Forgive the newbie questions, I'm just starting out and wanted some basic information.

I have a signal coming from a digital gyro, most of the useful information is below 90hz but I am seeing significant noise spikes from mechanical motor vibration at 200-400hz (the spike moves depending on motor RPM). This needs to be filtered in realtime to reject the noise with as little delay as possible.

  1. When the sampling rate is increased, say from 1000hz up to 8000hz, does this increase the delay?
  2. When sample rate increases, is the number of samples/cpu load per timestep for the same filter increased?
  3. In the above situation, what is a good way to increase rejection of signals above 90hz while keeping the delay low? ie: filter type, raise/lower sampling rate...etc.
  4. An existing system I've seen uses an LPF followed by 2 bandstop/notch filters positioned over the noise spikes. The designers say this 3 filter approach creates less latency than doing a single more aggressive LPF, does this sound right?

1 Answer 1

  1. If you want as little delay as possible, I recommend notch filters at your resonance frequencies. If your resonance frequencies are fixed, it should be easy. Otherwise, a low-pass filter at about 100 Hz should do the trick.

  2. No your delay depends mostly on the cut-off frequency, the order of the filter and the filter type. An order-2 IIR filter will have a smaller delay than a 30-tap FIR filter . Your sample rate will not affect (or barely) the delay. Typically, the lower the cut-off frequency, the higher the delay and vice versa. Also, an order-2 low-pass IIR will typically have a smaller delay than an order-4 low-pass IIR for the same cut-off frequency.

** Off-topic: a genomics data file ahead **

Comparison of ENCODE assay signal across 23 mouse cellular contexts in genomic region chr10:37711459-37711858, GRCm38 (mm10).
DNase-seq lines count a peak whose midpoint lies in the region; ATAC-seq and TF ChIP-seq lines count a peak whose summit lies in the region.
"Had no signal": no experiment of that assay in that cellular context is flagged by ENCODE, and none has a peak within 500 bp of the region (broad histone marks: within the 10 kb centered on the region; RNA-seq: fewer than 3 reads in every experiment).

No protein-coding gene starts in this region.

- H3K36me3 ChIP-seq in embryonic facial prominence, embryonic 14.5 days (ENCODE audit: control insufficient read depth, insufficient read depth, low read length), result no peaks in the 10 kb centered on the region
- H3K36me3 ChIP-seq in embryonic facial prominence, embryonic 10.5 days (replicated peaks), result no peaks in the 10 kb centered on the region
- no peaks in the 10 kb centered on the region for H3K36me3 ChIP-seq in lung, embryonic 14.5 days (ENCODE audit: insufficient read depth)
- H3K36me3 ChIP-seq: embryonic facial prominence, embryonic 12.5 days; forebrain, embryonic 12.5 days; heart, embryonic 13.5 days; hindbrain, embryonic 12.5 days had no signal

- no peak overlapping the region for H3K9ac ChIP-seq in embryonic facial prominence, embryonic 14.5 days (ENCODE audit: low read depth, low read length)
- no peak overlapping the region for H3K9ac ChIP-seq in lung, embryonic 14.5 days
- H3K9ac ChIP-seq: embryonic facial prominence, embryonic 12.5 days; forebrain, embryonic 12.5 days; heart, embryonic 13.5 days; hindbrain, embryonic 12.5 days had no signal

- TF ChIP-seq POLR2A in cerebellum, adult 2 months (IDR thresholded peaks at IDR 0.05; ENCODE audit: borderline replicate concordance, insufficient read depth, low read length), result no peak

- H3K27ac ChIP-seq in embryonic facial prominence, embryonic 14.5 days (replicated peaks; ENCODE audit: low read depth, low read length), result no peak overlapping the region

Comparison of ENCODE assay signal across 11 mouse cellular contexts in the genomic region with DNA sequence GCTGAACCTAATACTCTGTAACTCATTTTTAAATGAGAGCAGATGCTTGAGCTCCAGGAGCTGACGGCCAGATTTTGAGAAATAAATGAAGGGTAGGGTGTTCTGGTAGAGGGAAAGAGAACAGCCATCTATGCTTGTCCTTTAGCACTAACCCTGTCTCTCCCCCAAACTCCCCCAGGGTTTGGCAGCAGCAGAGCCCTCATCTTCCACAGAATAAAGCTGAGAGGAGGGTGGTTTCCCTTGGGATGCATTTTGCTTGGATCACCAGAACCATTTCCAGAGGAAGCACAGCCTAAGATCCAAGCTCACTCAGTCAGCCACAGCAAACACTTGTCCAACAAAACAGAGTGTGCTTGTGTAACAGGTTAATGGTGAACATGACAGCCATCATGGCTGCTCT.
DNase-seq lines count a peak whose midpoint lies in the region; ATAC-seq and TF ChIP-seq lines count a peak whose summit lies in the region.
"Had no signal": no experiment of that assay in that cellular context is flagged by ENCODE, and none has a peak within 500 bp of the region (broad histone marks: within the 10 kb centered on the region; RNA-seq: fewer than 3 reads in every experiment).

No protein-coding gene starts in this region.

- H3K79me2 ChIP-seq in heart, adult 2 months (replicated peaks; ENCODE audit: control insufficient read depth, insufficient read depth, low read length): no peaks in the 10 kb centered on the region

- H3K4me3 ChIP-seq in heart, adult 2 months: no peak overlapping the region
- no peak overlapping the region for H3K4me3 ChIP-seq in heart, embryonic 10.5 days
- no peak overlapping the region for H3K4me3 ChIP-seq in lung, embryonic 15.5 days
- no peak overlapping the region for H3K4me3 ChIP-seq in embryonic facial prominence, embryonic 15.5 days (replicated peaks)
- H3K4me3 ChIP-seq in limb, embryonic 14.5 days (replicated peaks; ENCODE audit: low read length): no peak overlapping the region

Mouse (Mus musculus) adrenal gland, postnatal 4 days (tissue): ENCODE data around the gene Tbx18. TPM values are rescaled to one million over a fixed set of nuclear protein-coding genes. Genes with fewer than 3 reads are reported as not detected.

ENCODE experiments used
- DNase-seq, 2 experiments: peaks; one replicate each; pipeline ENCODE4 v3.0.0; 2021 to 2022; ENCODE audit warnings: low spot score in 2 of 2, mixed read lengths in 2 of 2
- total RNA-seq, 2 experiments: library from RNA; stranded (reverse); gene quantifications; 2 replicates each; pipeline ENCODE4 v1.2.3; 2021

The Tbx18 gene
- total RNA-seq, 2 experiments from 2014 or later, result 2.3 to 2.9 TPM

3. If you can live with non-constant group delay, an IIR should do the trick.
  4. Yes it does, but it assumes that you know what your resonance frequency is. You can maybe adapt your notch filter to the resonance frequency in real-time.. it is feasible but can be a lot of work.

Your Answer

By clicking “Post Your Answer”, you agree to our terms of service and acknowledge you have read our privacy policy.

Not the answer you're looking for? Browse other questions tagged or ask your own question.